Every band relies on its bassline—that low, thumping sound that helps establish the rhythm, tempo and signature sound of a song.
Your predictive maintenance (PdM) program should rely on a baseline, too—especially in the area of vibration analysis. Without a baseline, it’s hard to know what the data you’re collecting means.
First things first: good vibration analysis begins with a comprehensive list of critical equipment. Once that’s determined, the data collector and analysis software can be set up for the appropriate equipment. Then it’s time to collect baseline vibration data.
To do that, we collect multiple data sets under normal operating conditions for all the machinery being monitored. This is important because many variables are in play and affect the operating condition of a machine:
- installation conditions
- environmental factors
- and more
All of these variables contribute to the uniqueness of a machine’s vibration signature, so it is essential to establish a baseline for its operation. It’s also important to note that severity charts and other generic reference materials should serve as guidelines rather than the final word on a machine’s operation.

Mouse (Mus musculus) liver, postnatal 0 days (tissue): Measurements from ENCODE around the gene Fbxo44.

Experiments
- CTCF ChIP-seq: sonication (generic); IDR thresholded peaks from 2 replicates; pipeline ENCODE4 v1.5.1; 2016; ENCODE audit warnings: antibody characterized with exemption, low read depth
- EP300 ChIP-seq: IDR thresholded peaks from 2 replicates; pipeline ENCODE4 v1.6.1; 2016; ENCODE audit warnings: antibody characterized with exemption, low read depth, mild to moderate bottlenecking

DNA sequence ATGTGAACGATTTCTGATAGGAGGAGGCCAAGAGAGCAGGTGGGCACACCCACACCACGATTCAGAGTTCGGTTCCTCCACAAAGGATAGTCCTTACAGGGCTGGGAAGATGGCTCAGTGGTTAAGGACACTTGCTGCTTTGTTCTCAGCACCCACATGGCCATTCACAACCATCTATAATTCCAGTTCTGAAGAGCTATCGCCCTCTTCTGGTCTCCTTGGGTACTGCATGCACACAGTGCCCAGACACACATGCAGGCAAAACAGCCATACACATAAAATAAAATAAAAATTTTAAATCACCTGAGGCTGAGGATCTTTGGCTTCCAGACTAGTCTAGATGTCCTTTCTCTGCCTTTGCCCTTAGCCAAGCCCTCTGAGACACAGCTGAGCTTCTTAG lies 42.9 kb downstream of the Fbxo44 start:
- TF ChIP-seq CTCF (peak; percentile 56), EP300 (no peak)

Once a baseline has been established, deviations can be tracked. Tracking those deviations over time allows us to spot trends. In turn, those trends lead to more accurate fault diagnoses.
A band without a bassline isn’t going to sound right. Vibration analysis without a baseline isn’t going to work right.
Touch base with ATS today to make sure your PdM program is totally in tune.